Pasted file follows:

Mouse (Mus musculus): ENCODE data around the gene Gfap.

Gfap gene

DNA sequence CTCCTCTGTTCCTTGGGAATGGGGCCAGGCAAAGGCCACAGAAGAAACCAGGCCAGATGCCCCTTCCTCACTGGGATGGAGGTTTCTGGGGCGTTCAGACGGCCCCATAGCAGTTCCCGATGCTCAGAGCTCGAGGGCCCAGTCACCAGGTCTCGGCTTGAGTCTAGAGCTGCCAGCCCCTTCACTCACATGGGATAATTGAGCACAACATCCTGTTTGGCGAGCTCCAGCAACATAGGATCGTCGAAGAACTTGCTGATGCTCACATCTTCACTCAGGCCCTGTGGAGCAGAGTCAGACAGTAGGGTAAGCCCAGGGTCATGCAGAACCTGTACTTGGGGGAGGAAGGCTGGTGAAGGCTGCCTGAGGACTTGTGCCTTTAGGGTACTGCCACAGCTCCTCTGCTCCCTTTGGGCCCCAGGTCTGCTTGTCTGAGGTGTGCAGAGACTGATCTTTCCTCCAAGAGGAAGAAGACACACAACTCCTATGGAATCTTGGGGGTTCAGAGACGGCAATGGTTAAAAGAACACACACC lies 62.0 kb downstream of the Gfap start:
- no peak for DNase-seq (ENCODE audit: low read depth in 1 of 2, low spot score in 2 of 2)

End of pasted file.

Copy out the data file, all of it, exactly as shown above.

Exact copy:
Mouse (Mus musculus): ENCODE data around the gene Gfap.

Gfap gene

DNA sequence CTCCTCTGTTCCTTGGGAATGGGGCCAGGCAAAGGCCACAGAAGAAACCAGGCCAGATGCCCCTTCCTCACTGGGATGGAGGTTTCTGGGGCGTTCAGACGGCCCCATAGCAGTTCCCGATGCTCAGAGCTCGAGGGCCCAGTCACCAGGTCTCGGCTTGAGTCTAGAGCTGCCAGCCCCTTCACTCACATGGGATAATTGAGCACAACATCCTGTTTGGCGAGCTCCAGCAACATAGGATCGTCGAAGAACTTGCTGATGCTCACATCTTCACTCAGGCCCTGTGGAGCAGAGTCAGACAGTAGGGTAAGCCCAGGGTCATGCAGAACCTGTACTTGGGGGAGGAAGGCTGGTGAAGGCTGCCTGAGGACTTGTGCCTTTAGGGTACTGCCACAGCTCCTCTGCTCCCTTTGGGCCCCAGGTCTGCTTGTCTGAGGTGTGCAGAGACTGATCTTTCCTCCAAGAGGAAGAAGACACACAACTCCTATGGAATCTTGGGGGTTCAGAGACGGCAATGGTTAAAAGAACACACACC lies 62.0 kb downstream of the Gfap start:
- no peak for DNase-seq (ENCODE audit: low read depth in 1 of 2, low spot score in 2 of 2)